Muntazer al-Zaidi is a hero in my eyes. What he did was unarguably the most correct thing for anyone to do in his situation. I loved to see what he did in throwing his shoes at Pres. George Bush Jr. Now, in his own words, he explains why he did it:
I am not a hero. But I have a point of view. I have a stance. It humiliated me to see my country humiliated; and to see my Baghdad burned, my people killed. Thousands of tragic pictures remained in my head, pushing me towards the path of confrontation. The scandal of Abu Ghraib. The massacre of Falluja, Najaf, Haditha, Sadr City, Basra, Diyala, Mosul, Tal Afar, and every inch of our wounded land. I travelled through my burning land and saw with my own eyes the pain of the victims, and heard with my own ears the screams of the orphans and the bereaved. And a feeling of shame haunted me like an ugly name because I was powerless.
As soon as I finished my professional duties in reporting the daily tragedies, while I washed away the remains of the debris of the ruined Iraqi houses, or the blood that stained my clothes, I would clench my teeth and make a pledge to our victims, a pledge of vengeance.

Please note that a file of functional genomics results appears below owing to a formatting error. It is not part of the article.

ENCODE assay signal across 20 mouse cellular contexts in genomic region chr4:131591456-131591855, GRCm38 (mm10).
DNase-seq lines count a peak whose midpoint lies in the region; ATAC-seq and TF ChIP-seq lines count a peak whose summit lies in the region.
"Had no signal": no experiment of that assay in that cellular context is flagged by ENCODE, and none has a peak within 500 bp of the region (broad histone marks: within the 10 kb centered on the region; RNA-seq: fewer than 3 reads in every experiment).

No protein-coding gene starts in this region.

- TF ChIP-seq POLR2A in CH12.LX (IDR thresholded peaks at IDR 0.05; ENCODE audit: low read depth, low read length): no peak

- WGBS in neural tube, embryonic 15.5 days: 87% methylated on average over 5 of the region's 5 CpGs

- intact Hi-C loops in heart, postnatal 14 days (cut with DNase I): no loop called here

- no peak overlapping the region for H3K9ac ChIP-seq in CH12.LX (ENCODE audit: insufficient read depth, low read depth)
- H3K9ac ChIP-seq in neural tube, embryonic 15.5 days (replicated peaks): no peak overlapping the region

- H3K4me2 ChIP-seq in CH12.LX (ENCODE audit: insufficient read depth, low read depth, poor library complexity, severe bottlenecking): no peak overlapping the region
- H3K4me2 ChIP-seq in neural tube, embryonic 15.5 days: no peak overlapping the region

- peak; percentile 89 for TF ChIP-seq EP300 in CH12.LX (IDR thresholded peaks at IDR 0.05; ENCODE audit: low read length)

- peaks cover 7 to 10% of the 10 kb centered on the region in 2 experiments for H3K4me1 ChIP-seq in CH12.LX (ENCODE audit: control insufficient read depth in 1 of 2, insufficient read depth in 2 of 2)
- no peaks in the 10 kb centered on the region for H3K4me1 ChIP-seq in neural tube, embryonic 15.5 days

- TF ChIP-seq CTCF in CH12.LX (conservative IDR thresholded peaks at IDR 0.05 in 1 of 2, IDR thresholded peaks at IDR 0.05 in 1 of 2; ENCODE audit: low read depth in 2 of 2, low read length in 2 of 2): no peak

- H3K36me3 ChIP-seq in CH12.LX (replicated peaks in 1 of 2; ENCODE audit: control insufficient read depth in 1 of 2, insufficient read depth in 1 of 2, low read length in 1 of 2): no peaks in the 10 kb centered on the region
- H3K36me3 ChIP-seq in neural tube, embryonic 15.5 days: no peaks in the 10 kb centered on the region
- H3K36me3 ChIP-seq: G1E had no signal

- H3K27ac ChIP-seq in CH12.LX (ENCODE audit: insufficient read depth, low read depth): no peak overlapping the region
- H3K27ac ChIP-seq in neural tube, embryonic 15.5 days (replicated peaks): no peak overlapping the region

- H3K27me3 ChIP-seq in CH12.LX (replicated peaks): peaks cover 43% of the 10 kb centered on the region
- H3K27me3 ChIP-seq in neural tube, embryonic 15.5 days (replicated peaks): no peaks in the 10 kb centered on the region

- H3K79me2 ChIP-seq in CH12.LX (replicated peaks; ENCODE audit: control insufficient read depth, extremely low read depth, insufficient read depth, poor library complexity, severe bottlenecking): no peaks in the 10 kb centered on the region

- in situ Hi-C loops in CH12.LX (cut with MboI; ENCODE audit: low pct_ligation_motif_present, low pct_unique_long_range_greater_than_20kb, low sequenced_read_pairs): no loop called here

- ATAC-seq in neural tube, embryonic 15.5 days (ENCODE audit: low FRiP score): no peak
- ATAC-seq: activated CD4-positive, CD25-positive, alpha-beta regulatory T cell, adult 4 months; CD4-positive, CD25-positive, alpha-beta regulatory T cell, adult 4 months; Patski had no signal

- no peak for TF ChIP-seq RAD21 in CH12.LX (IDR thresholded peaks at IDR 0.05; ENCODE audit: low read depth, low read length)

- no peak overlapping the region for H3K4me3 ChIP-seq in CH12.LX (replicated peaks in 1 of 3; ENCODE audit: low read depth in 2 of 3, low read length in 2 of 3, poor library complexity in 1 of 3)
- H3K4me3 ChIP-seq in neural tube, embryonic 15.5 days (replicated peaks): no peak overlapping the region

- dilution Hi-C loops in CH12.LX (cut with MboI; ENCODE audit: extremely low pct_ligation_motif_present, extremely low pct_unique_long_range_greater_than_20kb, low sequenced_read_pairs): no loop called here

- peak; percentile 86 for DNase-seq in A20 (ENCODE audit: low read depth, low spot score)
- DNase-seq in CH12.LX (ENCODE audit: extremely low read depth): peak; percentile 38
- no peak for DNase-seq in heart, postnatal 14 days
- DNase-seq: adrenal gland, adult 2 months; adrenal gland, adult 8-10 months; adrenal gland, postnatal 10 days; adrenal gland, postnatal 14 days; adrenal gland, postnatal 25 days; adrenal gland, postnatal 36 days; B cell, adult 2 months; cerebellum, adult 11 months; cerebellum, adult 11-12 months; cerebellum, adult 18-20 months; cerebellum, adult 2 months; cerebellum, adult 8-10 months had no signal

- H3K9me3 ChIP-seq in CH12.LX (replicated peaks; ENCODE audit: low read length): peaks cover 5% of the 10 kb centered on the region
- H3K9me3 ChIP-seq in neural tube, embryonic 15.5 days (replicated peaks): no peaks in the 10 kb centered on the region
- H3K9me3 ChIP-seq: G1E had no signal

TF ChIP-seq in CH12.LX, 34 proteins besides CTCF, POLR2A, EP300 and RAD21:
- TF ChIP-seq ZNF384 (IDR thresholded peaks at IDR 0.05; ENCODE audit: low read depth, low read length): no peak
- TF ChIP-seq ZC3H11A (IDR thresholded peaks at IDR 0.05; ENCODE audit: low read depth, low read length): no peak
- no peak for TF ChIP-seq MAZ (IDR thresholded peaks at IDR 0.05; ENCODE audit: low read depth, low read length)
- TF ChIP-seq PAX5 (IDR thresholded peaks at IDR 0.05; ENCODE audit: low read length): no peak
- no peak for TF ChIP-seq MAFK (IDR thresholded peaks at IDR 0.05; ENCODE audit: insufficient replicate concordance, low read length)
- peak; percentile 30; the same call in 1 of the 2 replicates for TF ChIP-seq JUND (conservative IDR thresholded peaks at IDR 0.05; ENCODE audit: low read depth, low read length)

The opportunity came, and I took it.
I took it out of loyalty to every drop of innocent blood that has been shed through the occupation or because of it, every scream of a bereaved mother, every moan of an orphan, the sorrow of a rape victim, the teardrop of an orphan.
I say to those who reproach me: do you know how many broken homes that shoe which I threw had entered? How many times it had trodden over the blood of innocent victims? Maybe that shoe was the appropriate response when all values were violated.
When I threw the shoe in the face of the criminal, George Bush, I wanted to express my rejection of his lies, his occupation of my country, my rejection of his killing my people. My rejection of his plundering the wealth of my country, and destroying its infrastructure. And casting out its sons into a diaspora.